It was a hot and sultry afternoon. I sat outdoors at Gelato Di Riso with my friend, Laura, enjoying a quickly melting ice cream cone. We were on The Hill just steps down the street from St. Ambrose Church. The historic centerpiece of the Italian community has a unique statue on its corner. It’s not a saint, as you might expect, it’s a couple with a baby and a suitcase.
Having just gotten off the boat, with all their earthly possessions in hand, the figures on the statue look uncertain, but hopeful, as they begin life on a new shore. The statue entitled, “The Italian Immigrants” is a powerful reminder of those who settled the area many decades ago.
“Send Me Your Poor”—and Don’t Forget the Recipes!
Today the vibrant and thriving Hill area is a tribute to the hard work and family values of these early immigrants, whose descendants continue their contribution to the Greater St. Louis area. Fortunately, they brought along their food culture and with it the makings for fine pastas, sauces and pastries that are still enjoyed today.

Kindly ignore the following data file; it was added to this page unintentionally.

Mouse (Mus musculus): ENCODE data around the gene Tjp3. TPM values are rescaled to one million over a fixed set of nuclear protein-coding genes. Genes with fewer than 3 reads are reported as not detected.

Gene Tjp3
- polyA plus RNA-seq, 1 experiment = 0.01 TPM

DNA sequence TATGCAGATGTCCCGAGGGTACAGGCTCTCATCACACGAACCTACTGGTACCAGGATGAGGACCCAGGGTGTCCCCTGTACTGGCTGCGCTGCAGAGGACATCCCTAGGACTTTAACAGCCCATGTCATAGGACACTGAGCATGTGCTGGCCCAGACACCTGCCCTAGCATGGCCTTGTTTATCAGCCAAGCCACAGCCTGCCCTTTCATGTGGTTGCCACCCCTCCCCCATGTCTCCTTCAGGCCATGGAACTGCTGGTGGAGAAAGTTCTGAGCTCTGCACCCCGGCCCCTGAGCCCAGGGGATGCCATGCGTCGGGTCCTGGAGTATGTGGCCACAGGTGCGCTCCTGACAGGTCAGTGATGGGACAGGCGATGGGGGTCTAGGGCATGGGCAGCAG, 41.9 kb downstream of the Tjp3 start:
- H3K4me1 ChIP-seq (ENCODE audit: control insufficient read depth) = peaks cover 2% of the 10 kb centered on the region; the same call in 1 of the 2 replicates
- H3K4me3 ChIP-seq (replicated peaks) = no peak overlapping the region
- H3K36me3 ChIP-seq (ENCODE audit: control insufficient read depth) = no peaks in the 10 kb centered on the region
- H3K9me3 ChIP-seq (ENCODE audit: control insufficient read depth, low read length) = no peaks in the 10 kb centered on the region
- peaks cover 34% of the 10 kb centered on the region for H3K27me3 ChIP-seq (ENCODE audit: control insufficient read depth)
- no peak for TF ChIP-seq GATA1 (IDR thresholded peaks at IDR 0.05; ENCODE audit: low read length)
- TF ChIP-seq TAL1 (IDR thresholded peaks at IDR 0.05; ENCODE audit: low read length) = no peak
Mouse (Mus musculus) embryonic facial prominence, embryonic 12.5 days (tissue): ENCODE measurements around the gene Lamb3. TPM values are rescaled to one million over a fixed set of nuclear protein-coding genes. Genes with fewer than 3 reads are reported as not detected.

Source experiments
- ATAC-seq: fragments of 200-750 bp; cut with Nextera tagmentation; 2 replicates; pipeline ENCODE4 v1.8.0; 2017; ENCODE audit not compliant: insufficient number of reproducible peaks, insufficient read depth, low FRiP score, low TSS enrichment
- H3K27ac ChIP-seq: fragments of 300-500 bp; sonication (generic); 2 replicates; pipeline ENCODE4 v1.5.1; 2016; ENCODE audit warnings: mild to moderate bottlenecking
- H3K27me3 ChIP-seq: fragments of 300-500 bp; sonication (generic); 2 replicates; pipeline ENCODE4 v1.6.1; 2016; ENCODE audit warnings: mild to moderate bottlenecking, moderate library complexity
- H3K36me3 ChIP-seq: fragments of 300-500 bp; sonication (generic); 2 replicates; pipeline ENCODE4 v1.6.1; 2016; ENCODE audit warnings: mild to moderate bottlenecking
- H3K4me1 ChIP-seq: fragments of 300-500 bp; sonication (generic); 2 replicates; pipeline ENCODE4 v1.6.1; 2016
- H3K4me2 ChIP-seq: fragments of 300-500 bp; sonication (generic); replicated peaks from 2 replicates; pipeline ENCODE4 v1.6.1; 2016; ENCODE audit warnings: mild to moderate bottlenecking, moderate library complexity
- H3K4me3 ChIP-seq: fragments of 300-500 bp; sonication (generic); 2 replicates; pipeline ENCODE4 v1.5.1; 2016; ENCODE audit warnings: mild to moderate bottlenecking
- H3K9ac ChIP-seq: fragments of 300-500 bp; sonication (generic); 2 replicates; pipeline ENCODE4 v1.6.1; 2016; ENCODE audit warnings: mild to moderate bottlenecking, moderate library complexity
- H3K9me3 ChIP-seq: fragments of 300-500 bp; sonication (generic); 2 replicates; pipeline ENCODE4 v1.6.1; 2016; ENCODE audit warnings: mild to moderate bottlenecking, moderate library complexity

Gelato Comes to America
Gelato is one such delicacy. Among the very oldest of sweet treats, gelato was originally made from snow brought down from mountain peaks by runners. A 16th century Sicilian is considered the first to sell the icy combo of fruits, juices and milk. An Italian physician in the 1800s wrote that the mixture was good for both mind and body. (You don’t find doctors like that nowaday.) Even so, gelato is revered enough to have its own museum located on the outskirts of Bologna, Italy.
On The Hill, Gelato Di Riso carries on the long and delicious tradition. Here’s a list of their milk-based and fruit-based flavors.
“We are a nation of immigrants, who have made America great. We continue to be enriched by the gifts they bring to our shores.” ~Ronald Reagan
Gelato di Riso. 5204 Wilson Avenue on The Hill. Open: Tue-Thu 10a-9p; Fri-Sat 10a-9:30p; Sum 9:30-9p; Kirkwood: 151 W. Jefferson Ave. Closed Mon-Tue; Wed-Thu 12p-8:30; Fri-Sat 12p.-9p; Sun 12p-8:30p.